• CSF lactate determinations,
  • C-reactive protein
  • mass spectrometry
  • gas-liquid chromatography

5. Culture:

  • Routine bacteriologic media: chocolate agar plate, 5% sheep blood agar plate, and an enrichment broth, usually thioglycolate without indicator.
  • Blood agar plates help in the recognization of pneumoniae.
  • For the isolation of influenzae and N.meningitidis, a chocolate agar plate is used.
  • Plates should be incubated at 37° C in 5% to 10% carbon dioxide (CO2) for at least 72 hours.
  • Candle jar can be used, if a CO2 incubator is not available.
  • The broth should be incubated in the air at 37° C for at least 5-10 days.
  • Anaerobic blood agar plate may also be inoculated, when Gram stain shows the morphologically resembling anaerobic bacteria.
  • If a brain abscess is suspected then also anaerobic blood agar plate is used.
  • For CSF fungal cultures, two drops of the well-mixed sediment should be inoculated onto:
  • Sabouraud dextrose agar
  • other non-blood containing medium
  • brain-heart infusion with 5% sheep blood.
  • Incubation of Fungal media should be done at 30° C for 4 weeks.
  • If possible, two sets of media should be inoculated.
  • One set should be incubated at 30° C and the other at 35° C.

Specimen: Brain Abscess/Biopsies samples

Collection, Transport, and Processing of brain absscess and biopsies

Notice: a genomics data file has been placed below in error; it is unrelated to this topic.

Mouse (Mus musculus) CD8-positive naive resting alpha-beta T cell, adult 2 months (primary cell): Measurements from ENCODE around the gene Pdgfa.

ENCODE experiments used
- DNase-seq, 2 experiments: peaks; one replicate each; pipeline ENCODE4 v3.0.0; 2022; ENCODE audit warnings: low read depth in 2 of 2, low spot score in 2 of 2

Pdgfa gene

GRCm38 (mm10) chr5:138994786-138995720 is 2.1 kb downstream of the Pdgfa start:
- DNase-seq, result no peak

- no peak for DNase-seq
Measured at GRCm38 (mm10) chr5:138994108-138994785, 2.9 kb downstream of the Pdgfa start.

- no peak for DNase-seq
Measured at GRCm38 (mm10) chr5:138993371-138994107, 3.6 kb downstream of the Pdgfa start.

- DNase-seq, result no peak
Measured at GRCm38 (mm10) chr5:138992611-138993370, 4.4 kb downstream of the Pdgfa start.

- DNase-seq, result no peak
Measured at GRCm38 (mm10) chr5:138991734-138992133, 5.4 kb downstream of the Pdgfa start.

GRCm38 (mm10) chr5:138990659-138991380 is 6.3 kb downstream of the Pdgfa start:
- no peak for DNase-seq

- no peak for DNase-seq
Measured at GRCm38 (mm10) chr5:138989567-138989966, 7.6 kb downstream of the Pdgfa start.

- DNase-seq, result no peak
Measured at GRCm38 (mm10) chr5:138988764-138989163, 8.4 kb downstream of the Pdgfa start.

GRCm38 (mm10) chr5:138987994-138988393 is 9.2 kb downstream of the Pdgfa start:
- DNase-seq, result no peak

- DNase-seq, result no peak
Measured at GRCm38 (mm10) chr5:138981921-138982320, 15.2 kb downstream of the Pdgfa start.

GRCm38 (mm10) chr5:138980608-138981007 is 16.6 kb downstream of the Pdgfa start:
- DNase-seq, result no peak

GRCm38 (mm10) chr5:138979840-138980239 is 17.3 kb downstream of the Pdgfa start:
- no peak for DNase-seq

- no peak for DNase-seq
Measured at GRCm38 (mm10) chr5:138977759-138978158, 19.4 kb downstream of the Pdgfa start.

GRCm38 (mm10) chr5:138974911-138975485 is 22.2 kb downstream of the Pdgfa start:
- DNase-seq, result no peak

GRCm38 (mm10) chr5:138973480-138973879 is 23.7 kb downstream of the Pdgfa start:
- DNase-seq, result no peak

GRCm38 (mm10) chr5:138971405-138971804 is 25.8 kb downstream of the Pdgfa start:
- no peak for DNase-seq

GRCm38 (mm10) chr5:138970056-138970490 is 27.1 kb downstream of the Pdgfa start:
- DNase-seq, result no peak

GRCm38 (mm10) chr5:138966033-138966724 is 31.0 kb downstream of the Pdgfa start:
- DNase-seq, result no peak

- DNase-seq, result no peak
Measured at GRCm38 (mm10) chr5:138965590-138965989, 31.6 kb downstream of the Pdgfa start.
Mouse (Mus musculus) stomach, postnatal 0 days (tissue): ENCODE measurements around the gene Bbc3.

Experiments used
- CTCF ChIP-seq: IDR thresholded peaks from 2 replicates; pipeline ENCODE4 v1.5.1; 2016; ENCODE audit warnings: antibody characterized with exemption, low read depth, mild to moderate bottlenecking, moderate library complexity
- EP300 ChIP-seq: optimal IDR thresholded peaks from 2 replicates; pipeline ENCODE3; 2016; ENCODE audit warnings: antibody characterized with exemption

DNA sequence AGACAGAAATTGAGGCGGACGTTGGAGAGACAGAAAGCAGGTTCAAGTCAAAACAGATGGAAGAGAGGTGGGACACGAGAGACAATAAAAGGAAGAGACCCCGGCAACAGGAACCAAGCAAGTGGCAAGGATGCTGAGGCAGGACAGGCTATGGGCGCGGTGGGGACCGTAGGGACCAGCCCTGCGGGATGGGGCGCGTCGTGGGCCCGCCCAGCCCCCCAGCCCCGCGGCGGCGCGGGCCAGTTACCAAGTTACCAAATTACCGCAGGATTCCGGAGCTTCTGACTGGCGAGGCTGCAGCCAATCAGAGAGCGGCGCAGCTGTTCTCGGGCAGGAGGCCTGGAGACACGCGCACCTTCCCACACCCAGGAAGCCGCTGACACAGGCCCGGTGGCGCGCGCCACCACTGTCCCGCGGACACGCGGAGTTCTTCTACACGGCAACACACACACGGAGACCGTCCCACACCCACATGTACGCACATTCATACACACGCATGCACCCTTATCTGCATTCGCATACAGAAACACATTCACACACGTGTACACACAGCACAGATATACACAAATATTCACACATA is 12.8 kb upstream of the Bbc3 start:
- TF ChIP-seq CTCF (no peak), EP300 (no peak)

• Under anaerobic conditions, biopsy specimens or aspirates from brain abscesses should be submitted.
  • Devices are commercially available too for transportation.
  • Swabs are not considered an optimum specimen.
  • If swabs are used to collect abscess material, during transportation, they should be maintained in an anaerobic environment.
  • Before plating and smear preparation, biopsy specimens should be homogenized in sterile saline.
  • processing should be kept to a minimum to reduce oxygenation.
  • Inoculation should be done onto 5% sheep blood and chocolate agar plates, for the abscess and biopsy specimens.
  • Incubation should be done in 5% to 10% CO2 for 72 hours at 35° C.
  • In addition, an anaerobic agar plate and broth with an anaerobic indicator, vitamin K, and hemin should be inoculated and incubated in an anaerobic environment at 35° C.
  • Incubation of the anaerobic culture plate is done at a minimum of 72 hours.
  • It is examined after 48 hours of incubation.
  • Anaerobic broths should be incubated for a minimum of 5 days.
  • When fungi are suspected, fungal media, such as brain-heart infusion with blood and antibiotics or inhibitory mold agar, should be inoculated.